Disney is actively preparing to launch a standalone ESPN streaming service, according to a new report from The Wall Street Journal. The report indicates that ESPN is planning to sell its channel directly to cable cord-cutters as a subscription-streaming service in the coming years. It’s unknown when Disney plans to launch the service.
The report comes as Disney and ESPN have previously said that the channel would eventually be available as a standalone streaming service. The companies are now reportedly setting this plan into motion with a new project internally codenamed “Flagship.” ESPN has started to secure flexibility in its deals with cable providers and is having similar discussions with pro sports leagues.
Disney will reportedly continue to offer EPSN as a TV channel even after breaking it out into its own streaming service. Still, the shift will have significant implications for cable TV providers, given that live sports on ESPN are one of biggest draws of traditional cable. The providers, who pay to carry the ESPN channel, would end up having to compete with the new streaming service.
Although the sports media giant already has a monthly streaming service called ESPN+, the service doesn’t offer access to the ESPN channel itself. It includes live programming of certain MLB and professional hockey games. The service notably does not include NBA and NFL telecasts, which are currently only available on TV. With this new streaming service, ESPN plans to fully transition to streaming.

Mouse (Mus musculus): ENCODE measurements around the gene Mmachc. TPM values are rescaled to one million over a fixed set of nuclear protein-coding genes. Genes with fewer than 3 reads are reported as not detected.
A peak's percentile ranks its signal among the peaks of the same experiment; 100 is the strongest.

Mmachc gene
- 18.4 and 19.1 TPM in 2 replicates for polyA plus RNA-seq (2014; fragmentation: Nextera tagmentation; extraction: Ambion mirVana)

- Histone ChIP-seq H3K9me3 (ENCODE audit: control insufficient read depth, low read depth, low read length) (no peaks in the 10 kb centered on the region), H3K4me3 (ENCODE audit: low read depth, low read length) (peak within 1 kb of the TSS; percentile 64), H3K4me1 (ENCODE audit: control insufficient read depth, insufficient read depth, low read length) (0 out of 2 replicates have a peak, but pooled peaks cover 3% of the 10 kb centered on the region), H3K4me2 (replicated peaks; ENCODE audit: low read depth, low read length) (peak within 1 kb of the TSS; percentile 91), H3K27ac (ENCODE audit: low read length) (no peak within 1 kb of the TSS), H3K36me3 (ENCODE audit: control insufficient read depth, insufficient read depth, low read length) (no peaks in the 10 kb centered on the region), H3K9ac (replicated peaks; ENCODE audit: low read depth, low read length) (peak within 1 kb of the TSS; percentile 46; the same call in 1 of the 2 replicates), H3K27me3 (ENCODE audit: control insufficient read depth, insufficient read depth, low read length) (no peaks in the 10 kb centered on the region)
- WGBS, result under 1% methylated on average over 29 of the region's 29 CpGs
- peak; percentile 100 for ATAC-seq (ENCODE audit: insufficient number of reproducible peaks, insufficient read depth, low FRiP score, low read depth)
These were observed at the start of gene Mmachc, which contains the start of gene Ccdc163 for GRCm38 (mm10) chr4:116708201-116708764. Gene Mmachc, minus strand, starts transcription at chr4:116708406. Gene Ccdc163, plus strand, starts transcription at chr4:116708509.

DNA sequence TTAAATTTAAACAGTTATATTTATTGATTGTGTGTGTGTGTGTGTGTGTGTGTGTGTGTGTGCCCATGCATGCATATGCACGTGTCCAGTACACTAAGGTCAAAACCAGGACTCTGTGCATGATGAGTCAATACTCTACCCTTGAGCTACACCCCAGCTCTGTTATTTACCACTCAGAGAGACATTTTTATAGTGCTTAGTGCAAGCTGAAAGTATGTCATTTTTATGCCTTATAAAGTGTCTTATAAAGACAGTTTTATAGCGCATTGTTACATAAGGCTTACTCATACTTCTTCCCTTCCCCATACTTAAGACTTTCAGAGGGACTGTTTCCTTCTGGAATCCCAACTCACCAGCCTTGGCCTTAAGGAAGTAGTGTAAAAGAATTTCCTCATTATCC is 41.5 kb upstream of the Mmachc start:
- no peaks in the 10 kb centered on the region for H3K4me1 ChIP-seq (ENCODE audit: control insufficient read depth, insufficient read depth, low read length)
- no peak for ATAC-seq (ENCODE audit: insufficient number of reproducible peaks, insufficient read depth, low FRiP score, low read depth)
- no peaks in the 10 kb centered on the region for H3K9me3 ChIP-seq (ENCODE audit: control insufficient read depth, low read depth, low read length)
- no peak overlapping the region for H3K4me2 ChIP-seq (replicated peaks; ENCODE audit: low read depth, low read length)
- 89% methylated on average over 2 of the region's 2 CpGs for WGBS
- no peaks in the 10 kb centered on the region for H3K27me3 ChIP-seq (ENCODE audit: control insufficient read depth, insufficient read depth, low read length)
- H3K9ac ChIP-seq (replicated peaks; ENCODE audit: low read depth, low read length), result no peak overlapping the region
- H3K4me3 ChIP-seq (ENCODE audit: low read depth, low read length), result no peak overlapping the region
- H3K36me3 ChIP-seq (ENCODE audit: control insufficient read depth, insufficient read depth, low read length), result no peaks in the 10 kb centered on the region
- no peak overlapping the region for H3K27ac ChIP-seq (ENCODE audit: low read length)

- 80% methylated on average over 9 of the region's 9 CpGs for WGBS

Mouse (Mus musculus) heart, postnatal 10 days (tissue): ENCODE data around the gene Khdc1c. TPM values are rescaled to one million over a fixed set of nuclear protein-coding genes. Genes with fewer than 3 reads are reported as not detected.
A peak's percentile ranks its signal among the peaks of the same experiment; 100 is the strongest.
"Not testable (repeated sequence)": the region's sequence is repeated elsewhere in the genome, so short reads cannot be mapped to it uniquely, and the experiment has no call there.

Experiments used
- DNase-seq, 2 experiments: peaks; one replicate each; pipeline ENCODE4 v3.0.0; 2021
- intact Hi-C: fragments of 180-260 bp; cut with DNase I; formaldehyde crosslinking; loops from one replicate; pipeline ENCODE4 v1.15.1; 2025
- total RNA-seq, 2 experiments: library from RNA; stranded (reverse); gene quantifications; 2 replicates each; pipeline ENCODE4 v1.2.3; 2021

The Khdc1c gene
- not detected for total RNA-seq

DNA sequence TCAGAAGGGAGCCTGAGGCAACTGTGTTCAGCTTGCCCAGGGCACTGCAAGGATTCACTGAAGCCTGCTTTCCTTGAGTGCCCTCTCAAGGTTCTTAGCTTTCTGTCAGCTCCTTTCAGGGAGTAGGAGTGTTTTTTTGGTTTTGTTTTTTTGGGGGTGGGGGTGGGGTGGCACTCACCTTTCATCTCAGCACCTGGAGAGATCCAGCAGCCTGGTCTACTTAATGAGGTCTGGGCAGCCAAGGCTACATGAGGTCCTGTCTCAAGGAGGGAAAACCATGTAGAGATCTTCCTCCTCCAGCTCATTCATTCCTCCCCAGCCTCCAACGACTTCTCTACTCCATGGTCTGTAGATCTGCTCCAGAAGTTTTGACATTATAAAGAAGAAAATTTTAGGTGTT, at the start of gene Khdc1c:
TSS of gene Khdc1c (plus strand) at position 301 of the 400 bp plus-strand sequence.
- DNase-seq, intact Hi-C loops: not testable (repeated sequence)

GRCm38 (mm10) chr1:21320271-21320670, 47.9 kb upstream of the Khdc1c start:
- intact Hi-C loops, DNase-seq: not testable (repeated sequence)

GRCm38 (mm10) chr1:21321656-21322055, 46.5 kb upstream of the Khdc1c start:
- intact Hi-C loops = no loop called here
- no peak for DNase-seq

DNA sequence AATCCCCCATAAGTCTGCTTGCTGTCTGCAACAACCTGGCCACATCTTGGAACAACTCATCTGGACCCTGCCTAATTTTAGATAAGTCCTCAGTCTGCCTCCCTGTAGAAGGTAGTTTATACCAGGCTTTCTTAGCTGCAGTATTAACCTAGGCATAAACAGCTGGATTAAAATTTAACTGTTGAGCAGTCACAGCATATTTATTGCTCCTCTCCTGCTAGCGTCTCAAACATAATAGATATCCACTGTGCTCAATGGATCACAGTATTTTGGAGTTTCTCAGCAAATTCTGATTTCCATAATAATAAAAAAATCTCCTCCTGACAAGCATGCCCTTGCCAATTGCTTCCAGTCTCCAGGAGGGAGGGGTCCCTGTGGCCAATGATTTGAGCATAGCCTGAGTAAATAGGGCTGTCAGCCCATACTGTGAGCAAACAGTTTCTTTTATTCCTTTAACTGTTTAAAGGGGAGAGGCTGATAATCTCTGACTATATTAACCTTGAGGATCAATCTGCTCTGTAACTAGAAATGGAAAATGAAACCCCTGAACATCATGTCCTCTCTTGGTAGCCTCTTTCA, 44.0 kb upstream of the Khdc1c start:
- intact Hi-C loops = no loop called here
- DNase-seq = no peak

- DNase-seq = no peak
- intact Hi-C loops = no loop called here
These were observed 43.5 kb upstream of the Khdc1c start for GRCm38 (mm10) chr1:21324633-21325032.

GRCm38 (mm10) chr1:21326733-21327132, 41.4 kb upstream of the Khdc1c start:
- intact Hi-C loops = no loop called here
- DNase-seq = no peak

Disney did not respond to TechCrunch’s request for comment.
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May 23, 2023 7:30 AM
Image Credit: Anthropic
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Anthropic, a San Francisco-based AI startup and rival to OpenAI, announced today that it has raised $450 million in Series C funding led by Spark Capital, a venture capital firm that has backed companies like Twitter, Slack and Coinbase. The round also included investments from Google, Salesforce Ventures, Sound Ventures, Zoom Ventures, Menlo Ventures, and others.
Founded by former employees of OpenAI, Anthropic will use the new financing to expand its product offerings, scale its AI assistant Claude and conduct research on ways to ensure AI systems behave ethically and avoid potential harms. Anthropic was founded in 2021 to focus on these issues and has become a leader in AI safety research.
Claude, the company’s flagship product, is based on Anthropic’s research into training helpful, honest and harmless AI systems. The company says that Claude is designed to provide reliable AI services that can positively impact businesses and consumers now and in the future. Claude is also more transparent about its behaviors and limitations than other AI systems such as ChatGPT, and can handle adversarial conversations and follow precise instructions.